Time Bomb For Civilian Safety: U.S. To Send Cluster Munitions To Ukraine

Upon Ukraine’s request, the United States has agreed to provide the country with cluster munitions, a decision that has sparked controversy. The U.S. has justified this action as a means to address Ukraine’s shortage of conventional artillery shells and assist in its counter-offensive efforts. However, cluster munitions are prohibited in over 100 countries worldwide under the 2008 Convention on Cluster Munitions because of the lasting danger they pose to civilians, even long after conflicts have ended.

Indeed, cluster bombs are a type of munition consisting of rockets, missiles, or artillery shells that are deployed from the ground or air. These weapons carry numerous small bomblets that are dispersed over a wide area upon release. Even despite efforts to target specific zones, there is a significant risk of explosions occurring in civilian areas, thereby endangering the lives of non-combatants. Moreover, the bomblets often fail to detonate upon impact or otherwise remain dormant until a later time. Civilians are therefore exposed to these bomblets – and children are at particular risk, as, if the bombs are picked up out of curiosity, they may explode in their hands.

According to a Human Rights Watch report, the use of cluster munitions by both the Ukrainian and Russian armies has led to the injuries and deaths of dozens of civilians, as demonstrated by the 2022 Russian attack on the city of Izium, which armed many Ukrainian civilians. However, according to Jake Sullivan, Biden’s national security adviser, the Ukrainian army will know how “to use any weapon system they have in a way that minimizes the risk to these citizens.”

This is not a perspective embraced by the 100 countries that decided to adopt the Convention on Cluster Munitions in 2008. Then-Secretary-General of the United Nations Ban Ki-moon supported this ratification, speaking at the time of “not only the world’s collective revulsion at these abhorrent weapons but also the power of collaboration among governments, civil society and the United Nations to change attitudes and policies on a threat faced by all humankind.” Some states, such as the United States, Ukraine, and Russia, have chosen not to ratify the convention. Despite this, the United States has implemented measures to restrict their use under specific conditions. Consequently, the White House had to bypass Congress, invoke the Foreign Assistance Act, and waive arms export restrictions to provide Ukraine with the bombs, considering the provision of aid to be too crucial to its national security interests to allow those measures to be overruled.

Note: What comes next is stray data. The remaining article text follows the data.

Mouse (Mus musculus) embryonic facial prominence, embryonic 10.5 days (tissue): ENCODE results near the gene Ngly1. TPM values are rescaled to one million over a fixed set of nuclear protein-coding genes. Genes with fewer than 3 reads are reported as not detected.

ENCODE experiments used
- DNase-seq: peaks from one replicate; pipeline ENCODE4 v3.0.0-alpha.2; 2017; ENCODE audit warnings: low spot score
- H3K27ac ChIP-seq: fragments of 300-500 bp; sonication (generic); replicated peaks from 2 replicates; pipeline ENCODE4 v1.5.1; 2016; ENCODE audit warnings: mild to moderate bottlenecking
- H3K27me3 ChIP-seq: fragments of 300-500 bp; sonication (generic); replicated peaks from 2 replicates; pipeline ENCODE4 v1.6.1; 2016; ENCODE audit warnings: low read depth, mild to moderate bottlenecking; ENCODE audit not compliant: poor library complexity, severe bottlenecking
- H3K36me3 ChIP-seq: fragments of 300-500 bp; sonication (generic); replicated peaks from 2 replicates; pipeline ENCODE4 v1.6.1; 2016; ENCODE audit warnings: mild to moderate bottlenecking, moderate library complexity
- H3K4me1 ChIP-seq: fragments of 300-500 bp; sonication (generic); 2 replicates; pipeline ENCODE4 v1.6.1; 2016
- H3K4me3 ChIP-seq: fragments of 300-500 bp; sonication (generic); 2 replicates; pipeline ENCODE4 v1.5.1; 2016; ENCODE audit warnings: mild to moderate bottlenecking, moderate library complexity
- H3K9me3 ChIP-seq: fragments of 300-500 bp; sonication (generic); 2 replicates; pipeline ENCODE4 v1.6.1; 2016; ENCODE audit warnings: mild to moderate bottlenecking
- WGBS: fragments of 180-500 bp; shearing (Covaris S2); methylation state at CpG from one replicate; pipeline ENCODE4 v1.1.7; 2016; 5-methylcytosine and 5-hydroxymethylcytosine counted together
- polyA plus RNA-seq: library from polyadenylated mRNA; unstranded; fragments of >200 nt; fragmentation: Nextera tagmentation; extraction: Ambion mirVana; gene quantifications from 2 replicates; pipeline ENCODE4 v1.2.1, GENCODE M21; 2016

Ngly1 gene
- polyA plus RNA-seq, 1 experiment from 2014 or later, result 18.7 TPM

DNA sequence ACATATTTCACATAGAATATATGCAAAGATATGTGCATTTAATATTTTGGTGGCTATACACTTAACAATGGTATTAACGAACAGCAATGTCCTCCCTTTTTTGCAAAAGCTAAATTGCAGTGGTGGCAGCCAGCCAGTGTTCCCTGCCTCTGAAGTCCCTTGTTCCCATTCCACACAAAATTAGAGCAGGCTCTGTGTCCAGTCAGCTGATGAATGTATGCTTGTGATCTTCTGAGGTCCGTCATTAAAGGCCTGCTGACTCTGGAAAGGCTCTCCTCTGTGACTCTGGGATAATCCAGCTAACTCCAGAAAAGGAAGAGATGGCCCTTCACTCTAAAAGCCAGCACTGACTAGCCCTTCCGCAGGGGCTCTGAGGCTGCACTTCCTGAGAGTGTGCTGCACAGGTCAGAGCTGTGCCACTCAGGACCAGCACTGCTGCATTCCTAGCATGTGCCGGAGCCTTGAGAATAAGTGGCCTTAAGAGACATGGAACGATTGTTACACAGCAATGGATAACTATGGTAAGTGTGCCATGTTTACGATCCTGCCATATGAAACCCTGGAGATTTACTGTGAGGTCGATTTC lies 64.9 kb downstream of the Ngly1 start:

I believe these actions are hypocritical, given that Washington has condemned Russia’s alleged war crimes involving the use of this same type of weapon. The situation adds to the troubling logic of warfare, where supplying weapons is often seen as more significant support than contributing to the process of diplomatic negotiation. While it is ultimately Ukraine’s decision to select its defence arsenal, I am of the opinion that America bears a responsibility for the weapons it provides to Ukraine, particularly when much of the international community justifiably condemns these weapons due to the harm they cause civilians.

We must keep in mind that the countries supporting Ukraine should do so in a manner that considers the long-term consequences of their actions and which prioritizes peace and stability. While providing short-term military advantages to Ukraine through these weapons might seem tempting, we cannot overlook the importance of protecting the human rights and security of civilians caught in the conflict. Instead of escalating tensions further, I strongly believe that favouring dialogue and negotiations would be a wiser approach. The conflict has already been devastating, and seeking peaceful solutions should be our priority.


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